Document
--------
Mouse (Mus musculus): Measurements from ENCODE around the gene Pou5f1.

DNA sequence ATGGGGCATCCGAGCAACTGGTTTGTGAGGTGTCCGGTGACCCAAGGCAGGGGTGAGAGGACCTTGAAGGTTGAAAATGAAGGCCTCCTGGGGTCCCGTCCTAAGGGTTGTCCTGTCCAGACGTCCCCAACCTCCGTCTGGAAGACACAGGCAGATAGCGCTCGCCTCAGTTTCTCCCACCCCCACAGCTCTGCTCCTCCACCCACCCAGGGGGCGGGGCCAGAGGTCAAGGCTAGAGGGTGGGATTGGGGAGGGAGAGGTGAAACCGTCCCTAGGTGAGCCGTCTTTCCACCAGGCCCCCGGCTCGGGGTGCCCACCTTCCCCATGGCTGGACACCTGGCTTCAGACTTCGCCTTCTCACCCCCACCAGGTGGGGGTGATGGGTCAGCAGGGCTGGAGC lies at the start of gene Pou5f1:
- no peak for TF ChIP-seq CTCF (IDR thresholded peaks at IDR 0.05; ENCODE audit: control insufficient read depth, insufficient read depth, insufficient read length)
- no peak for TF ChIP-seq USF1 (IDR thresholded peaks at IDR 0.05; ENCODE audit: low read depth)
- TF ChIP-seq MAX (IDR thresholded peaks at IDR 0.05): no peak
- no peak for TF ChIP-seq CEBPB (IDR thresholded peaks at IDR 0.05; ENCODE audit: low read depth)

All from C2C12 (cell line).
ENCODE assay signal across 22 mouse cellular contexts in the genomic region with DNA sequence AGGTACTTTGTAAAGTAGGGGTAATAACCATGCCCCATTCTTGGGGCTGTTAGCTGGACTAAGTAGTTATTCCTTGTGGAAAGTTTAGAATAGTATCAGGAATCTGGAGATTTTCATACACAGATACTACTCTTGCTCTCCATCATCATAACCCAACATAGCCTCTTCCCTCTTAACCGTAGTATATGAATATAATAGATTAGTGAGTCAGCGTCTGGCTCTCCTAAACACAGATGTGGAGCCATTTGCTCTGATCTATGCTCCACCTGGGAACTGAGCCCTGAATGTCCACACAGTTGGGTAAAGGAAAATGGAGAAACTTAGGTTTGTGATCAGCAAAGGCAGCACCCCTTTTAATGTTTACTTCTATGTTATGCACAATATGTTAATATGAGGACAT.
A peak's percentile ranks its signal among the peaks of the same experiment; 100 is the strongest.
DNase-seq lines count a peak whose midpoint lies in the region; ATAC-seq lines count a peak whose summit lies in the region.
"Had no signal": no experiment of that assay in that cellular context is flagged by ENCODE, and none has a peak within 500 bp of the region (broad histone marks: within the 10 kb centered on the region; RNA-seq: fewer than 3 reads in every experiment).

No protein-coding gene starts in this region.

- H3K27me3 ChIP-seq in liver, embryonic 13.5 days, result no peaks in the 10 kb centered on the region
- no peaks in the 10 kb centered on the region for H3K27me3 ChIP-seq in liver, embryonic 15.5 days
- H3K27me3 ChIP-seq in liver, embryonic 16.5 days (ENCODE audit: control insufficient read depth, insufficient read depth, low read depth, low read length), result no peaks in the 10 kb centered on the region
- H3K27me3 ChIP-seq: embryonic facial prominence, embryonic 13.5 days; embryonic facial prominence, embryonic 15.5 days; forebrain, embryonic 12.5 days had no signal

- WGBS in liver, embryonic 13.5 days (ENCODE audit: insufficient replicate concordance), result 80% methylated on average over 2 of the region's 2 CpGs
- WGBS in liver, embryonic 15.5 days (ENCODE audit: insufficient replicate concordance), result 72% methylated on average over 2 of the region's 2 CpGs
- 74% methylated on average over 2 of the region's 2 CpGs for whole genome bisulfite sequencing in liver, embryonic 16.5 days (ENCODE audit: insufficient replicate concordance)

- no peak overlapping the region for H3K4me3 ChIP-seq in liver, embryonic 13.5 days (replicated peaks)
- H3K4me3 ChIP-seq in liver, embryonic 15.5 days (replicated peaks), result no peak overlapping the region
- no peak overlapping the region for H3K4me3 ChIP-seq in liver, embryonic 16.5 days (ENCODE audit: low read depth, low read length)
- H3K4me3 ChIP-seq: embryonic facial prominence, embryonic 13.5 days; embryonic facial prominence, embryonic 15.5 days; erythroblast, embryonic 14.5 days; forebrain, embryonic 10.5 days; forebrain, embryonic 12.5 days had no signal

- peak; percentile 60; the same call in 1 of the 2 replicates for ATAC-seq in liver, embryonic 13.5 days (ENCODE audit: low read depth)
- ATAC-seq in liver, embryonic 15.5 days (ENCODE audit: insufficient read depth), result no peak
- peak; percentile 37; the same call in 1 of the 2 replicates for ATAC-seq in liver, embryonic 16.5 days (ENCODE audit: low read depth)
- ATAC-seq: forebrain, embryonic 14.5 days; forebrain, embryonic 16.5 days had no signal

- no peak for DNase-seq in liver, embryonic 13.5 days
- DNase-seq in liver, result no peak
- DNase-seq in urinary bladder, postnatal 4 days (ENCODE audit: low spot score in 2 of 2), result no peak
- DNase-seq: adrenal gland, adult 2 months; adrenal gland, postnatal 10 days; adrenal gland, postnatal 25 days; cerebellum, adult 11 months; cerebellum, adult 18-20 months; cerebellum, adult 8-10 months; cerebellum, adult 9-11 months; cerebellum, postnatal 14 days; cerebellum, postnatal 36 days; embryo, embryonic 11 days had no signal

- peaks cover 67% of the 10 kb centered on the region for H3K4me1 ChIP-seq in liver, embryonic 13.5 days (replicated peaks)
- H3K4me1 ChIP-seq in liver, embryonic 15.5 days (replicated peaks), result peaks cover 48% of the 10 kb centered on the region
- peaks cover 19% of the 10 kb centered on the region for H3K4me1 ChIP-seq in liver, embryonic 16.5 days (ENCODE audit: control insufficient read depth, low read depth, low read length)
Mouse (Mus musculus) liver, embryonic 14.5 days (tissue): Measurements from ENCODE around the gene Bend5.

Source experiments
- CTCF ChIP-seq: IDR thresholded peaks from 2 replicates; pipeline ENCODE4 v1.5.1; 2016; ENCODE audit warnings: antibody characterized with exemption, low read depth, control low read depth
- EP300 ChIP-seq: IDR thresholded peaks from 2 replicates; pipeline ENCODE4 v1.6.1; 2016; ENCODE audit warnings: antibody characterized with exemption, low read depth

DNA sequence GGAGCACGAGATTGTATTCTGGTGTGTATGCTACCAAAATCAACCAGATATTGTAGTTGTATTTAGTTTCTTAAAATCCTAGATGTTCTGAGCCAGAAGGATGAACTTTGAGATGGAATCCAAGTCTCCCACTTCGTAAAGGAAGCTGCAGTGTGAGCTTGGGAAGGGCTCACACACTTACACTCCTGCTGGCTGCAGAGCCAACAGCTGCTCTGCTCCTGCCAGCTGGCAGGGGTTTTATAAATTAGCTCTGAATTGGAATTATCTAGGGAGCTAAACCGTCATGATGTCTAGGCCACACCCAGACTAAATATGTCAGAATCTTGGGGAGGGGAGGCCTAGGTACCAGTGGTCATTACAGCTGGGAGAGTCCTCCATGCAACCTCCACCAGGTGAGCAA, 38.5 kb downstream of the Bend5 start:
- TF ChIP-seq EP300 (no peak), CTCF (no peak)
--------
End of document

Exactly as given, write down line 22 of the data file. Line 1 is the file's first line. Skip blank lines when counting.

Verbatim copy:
- no peak overlapping the region for H3K4me3 ChIP-seq in liver, embryonic 16.5 days (ENCODE audit: low read depth, low read length)